The motivation I have is interactive use. There is some discussion of this in the linked timerit PR. A callable module gives maintainers like me the option of establishing more concise patterns of use. Of course it is our responsibility to document this. The stdlib is not going to make its modules callable, so the only concern is that new module developers could use this to make their code more concise.

I would not use the word “boilerplate” here. Boilerplate code refers to a situation where you repeat the same (or very similar) code many times in order to do things that are done frequently. Making a module callable is not exactly something that would ever be done very frequently though: it can happen at most once per module but actually most modules will not do this at all. Needing to write a few lines of code to do something unusual is not “boilerplate”: it’s just code.

If this PEP is accepted then I will still consider that making a module callable is an anti-pattern that should be avoided/rejected. It will just confuse people and mean another variation on how a module exposes its API that would need to be remembered. Just the existence of some packages that have this sort of design will add to confusion for users of all packages including those that do not have callable modules (why can’t I call this module?). If this PEP is ever approved then I can guarantee that I will end up arguing in a PR about why it is still a bad idea to make modules callable regardless of the idea being seemingly blessed by an approved PEP. The PEP should be rejected simply because accepting it gives the impression that having callable modules is considered reasonable in the first place.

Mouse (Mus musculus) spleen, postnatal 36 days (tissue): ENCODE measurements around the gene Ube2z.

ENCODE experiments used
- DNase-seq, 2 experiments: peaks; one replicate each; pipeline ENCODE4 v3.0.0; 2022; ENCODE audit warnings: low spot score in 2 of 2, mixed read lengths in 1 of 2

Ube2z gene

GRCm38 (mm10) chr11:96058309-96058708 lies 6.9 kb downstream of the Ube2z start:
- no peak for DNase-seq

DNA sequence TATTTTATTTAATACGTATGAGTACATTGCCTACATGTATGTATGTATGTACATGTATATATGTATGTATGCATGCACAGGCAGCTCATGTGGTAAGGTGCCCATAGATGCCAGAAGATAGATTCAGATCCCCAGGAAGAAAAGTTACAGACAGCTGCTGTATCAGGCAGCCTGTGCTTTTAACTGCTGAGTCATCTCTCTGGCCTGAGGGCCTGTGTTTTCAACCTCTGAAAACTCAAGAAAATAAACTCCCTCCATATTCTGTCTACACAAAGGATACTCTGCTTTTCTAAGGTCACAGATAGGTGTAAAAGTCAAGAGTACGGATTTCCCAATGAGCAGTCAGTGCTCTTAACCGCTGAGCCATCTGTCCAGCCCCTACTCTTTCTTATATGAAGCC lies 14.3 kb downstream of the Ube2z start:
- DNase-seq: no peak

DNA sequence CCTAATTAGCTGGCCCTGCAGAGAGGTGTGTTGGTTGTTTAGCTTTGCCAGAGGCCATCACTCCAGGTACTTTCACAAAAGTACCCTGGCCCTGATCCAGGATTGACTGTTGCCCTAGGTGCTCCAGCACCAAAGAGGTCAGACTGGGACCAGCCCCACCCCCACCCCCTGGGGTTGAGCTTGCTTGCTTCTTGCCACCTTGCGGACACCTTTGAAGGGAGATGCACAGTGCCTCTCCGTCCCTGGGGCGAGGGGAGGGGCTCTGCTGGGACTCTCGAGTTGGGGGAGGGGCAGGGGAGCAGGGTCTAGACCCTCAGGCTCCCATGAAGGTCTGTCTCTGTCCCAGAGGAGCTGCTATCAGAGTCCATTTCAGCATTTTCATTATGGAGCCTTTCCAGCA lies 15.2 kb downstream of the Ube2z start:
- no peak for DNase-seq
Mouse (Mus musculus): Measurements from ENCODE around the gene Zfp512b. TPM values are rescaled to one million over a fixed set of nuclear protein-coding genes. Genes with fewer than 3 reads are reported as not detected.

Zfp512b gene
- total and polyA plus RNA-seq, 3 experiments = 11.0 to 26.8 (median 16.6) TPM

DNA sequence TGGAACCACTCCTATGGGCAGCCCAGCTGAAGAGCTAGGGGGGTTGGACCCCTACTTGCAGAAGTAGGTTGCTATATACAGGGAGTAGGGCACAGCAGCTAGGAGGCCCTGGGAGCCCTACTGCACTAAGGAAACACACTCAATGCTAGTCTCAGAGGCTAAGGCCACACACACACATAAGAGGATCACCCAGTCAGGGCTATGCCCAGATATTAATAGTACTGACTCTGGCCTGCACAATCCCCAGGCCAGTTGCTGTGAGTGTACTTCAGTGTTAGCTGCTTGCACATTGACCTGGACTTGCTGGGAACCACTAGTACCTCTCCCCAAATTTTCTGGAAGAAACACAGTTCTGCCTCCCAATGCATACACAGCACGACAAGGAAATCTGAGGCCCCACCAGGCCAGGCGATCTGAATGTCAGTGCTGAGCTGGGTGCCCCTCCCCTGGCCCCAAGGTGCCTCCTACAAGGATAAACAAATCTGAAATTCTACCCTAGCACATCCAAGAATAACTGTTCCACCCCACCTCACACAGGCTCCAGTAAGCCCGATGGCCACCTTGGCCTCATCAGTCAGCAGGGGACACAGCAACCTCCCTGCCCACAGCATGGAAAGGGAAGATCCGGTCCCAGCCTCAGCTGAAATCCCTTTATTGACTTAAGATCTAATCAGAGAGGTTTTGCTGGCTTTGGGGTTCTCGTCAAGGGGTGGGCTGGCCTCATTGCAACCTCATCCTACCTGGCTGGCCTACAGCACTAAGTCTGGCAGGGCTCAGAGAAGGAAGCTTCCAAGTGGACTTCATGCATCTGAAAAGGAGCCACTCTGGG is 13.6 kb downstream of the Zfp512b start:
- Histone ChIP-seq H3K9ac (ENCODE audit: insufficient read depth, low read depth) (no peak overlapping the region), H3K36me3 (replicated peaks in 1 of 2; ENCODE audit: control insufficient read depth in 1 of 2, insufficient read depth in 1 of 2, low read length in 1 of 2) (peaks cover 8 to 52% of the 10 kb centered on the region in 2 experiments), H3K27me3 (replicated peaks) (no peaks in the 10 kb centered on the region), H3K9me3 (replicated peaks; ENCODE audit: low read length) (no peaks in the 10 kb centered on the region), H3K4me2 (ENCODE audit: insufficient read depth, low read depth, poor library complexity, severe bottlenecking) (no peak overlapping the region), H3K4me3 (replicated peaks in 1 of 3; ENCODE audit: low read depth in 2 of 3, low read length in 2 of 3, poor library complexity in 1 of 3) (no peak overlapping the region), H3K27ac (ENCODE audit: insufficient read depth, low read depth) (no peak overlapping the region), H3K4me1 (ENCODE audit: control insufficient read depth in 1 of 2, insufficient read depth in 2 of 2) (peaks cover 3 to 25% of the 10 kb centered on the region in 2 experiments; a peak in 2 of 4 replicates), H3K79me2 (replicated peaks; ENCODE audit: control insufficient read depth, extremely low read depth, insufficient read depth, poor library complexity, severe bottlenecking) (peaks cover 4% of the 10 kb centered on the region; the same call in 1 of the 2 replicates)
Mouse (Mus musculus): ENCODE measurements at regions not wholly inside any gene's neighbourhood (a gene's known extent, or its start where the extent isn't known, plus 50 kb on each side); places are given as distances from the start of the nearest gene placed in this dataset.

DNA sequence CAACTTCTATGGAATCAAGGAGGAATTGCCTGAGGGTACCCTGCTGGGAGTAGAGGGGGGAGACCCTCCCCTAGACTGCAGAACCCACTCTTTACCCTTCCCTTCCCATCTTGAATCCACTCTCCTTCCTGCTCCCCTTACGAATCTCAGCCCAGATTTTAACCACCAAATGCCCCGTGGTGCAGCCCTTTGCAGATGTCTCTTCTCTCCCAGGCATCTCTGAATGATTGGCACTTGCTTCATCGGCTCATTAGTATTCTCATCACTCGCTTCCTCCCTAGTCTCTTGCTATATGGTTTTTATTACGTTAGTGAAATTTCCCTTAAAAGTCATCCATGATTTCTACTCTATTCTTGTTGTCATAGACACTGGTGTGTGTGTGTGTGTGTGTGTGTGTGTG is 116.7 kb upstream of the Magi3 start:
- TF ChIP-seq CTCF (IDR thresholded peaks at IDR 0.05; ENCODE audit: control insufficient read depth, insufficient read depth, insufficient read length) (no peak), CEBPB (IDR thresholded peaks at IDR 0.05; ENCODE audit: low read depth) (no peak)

I can think of only one situation where it might make sense to make a module callable which is if there is a redesign that introduces a submodule with the same name as a prior function so e.g. you had module mod with function func that downstream code uses like

from mod import func

Now if you decide that this design was a mistake and actually you want a submodule mod.func then you might consider making the module object callable like:

class DeprecatedCall(sys.modules[__name__].__class__):
    def __call__(self, *args, **kwargs):
        warn("deprecated: Use from mod.func import new_func instead")
        return new_func(*args, **kwargs)

sys.modules[__name__].__class__ = DeprecatedCall

This is not a common thing that should be done and so it does not need to be made any easier (unless perhaps by a library that helps with making deprecation warnings).

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I would not use the word “boilerplate” here.

I stand by my use of the word “boilerplate”. This stack overflow post demonstrates that this non-varying pattern has been used multiple times. It doesn’t have to be a daily activity to be boilerplate.

The idea that you shouldn’t do this in most circumstances (which I agree with) is not a strong argument against the PEP. I assert that you shouldn’t use __getattr__ in most cases as well. But it’s nice that it’s there when you want it.

accepting it gives the impression that having callable modules is considered reasonable in the first place.